Why You Shouldn’t Look At Sun Communities Inc’s (NYSE:SUI) Bottom Line

Sun Communities Inc is a US$7.54B mid-cap real estate investment trust (REIT) based in Southfield, United States. REITs are basically a portfolio of income-producing real estate investments, which are owned and operated by management of that trust company. They have to meet certain requirements in order to become a REIT, meaning they should be analyzed a different way. In this commentary, I’ll take you through some of the things I look at when assessing SUI.

View our latest analysis for Sun Communities

REIT investors should be familiar with the term Fund from Operations (FFO) – a REIT’s main source of cash flow from its day-to-day business activities. FFO is a higher quality measure of earnings because it takes out the impact of non-recurring sales and non-cash items such as depreciation. These items can distort the bottom line and not necessarily reflective of SUI’s daily operations. For SUI, its FFO of US$261.75M makes up 44.41% of its gross profit, which means over a third of its earnings are high-quality and recurring.

NYSE:SUI Historical Debt Apr 23rd 18
NYSE:SUI Historical Debt Apr 23rd 18

SUI’s financial stability can be gauged by seeing how much its FFO generated each year can cover its total amount of debt. The higher the coverage, the less risky SUI is, broadly speaking, to have debt on its books. The metric I’ll be using, FFO-to-debt, also estimates the time it will take for the company to repay its debt with its FFO. With a ratio of 8.50%, the credit rating agency Standard & Poor would consider this as aggressive risk. This would take SUI 12 years to pay off using just operating income, which is a long time, and risk increases with time. But realistically, companies have many levers to pull in order to pay back their debt, beyond operating income alone.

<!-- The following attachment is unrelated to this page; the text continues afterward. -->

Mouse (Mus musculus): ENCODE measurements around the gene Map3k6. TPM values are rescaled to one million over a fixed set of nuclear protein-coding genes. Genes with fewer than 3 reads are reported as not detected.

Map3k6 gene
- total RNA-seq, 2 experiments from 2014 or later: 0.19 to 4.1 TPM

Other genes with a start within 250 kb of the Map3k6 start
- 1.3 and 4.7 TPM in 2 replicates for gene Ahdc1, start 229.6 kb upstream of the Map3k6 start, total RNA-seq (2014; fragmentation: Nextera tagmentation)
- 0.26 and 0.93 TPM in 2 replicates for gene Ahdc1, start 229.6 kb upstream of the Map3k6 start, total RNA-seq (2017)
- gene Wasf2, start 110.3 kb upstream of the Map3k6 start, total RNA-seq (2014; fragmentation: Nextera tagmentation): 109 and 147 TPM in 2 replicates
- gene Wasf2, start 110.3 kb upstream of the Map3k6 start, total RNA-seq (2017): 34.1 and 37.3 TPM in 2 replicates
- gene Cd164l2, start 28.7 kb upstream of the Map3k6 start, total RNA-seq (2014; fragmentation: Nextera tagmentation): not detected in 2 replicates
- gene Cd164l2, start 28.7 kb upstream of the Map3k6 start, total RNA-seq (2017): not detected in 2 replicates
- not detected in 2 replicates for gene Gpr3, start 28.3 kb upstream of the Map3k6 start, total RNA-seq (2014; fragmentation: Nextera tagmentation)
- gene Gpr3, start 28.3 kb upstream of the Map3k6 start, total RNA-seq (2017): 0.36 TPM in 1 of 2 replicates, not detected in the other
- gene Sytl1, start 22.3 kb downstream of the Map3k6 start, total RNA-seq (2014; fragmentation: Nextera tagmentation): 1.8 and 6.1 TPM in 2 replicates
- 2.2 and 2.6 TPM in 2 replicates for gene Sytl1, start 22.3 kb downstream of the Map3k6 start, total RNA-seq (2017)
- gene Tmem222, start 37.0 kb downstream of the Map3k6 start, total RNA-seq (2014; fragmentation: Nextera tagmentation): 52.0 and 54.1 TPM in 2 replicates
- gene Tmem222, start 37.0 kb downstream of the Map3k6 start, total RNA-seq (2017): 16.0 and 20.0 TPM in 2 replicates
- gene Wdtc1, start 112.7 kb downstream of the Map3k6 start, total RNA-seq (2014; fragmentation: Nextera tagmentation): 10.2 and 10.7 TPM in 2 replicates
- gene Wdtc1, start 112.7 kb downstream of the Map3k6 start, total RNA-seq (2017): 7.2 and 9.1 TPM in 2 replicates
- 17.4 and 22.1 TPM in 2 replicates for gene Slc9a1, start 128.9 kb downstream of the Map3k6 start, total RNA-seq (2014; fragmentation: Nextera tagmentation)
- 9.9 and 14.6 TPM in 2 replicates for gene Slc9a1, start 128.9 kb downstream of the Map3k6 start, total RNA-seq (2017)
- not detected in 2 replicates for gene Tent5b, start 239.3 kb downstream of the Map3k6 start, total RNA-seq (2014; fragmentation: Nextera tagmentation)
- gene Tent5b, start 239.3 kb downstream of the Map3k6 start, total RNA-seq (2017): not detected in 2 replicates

Next, interest coverage ratio shows how many times SUI’s earnings can cover its annual interest payments. Usually the ratio is calculated using EBIT, but for REITs, it’s better to use FFO divided by net interest. This is similar to the above concept, but looks at the nearer-term obligations. With an interest coverage ratio of 2.01x, SUI is not generating an appropriate amount of cash from its borrowings. Typically, a ratio of greater than 3x is seen as safe.

In terms of valuing SUI, FFO can also be used as a form of relative valuation. Instead of the P/E ratio, P/FFO is used instead, which is very common for REIT stocks. In SUI’s case its P/FFO is 28.82x, compared to the long-term industry average of 16.5x, meaning that it is overvalued.

Next Steps:

As a REIT, Sun Communities offers some unique characteristics which could help diversify your portfolio. However, before you decide on whether or not to invest in SUI, I highly recommend taking a look at other aspects of the stock to consider:
  1. Future Outlook: What are well-informed industry analysts predicting for SUI’s future growth? Take a look at our free research report of analyst consensus for SUI’s outlook.
  2. Valuation: What is SUI worth today? Is the stock undervalued, even when its growth outlook is factored into its intrinsic value? The intrinsic value infographic in our free research report helps visualize whether SUI is currently mispriced by the market.
  3. Other High-Performing Stocks: Are there other stocks that provide better prospects with proven track records? Explore our free list of these great stocks here.